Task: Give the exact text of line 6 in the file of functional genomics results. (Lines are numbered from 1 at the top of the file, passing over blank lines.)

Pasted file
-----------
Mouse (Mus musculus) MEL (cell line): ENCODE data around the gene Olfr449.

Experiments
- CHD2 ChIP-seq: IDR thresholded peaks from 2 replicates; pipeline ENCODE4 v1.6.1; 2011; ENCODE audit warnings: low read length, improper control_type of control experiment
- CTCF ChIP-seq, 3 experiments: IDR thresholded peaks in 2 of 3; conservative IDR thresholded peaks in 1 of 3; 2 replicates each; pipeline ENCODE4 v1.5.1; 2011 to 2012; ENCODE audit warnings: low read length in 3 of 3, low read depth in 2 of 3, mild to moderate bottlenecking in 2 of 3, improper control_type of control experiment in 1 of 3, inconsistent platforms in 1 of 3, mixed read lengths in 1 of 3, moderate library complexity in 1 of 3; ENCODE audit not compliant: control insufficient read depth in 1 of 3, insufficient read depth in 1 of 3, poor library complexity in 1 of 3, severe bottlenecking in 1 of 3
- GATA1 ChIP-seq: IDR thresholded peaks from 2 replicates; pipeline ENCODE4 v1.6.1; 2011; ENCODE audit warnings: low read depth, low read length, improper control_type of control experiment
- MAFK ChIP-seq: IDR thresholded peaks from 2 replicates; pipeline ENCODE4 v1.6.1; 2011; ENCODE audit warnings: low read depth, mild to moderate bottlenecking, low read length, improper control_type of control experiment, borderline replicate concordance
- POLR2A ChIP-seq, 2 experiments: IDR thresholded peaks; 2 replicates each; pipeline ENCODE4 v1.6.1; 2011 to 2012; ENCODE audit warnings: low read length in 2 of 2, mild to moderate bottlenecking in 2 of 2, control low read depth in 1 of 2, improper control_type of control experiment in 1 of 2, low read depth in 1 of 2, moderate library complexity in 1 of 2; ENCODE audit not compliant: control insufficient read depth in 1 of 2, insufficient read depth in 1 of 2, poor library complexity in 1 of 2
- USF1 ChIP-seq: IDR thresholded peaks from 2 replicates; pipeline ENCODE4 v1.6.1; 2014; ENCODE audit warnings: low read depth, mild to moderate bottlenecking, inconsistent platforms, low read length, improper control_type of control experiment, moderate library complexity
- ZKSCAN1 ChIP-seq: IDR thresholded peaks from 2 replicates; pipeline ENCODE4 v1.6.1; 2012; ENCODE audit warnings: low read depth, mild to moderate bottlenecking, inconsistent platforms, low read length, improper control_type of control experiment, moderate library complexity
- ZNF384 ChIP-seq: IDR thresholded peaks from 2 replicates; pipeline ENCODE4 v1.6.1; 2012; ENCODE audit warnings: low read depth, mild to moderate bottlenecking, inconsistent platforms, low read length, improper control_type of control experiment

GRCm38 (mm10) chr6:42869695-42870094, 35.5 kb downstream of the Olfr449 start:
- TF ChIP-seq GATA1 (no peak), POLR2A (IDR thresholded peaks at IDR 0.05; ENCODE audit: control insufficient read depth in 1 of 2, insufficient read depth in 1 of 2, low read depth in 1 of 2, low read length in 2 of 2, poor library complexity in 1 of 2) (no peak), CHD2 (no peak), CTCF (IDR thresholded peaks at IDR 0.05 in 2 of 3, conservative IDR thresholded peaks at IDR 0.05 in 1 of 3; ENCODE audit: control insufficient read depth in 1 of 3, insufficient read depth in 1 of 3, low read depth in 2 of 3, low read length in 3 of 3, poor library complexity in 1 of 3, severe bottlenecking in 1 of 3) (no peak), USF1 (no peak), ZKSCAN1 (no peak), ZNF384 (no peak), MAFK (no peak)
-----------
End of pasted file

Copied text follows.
- MAFK ChIP-seq: IDR thresholded peaks from 2 replicates; pipeline ENCODE4 v1.6.1; 2011; ENCODE audit warnings: low read depth, mild to moderate bottlenecking, low read length, improper control_type of control experiment, borderline replicate concordance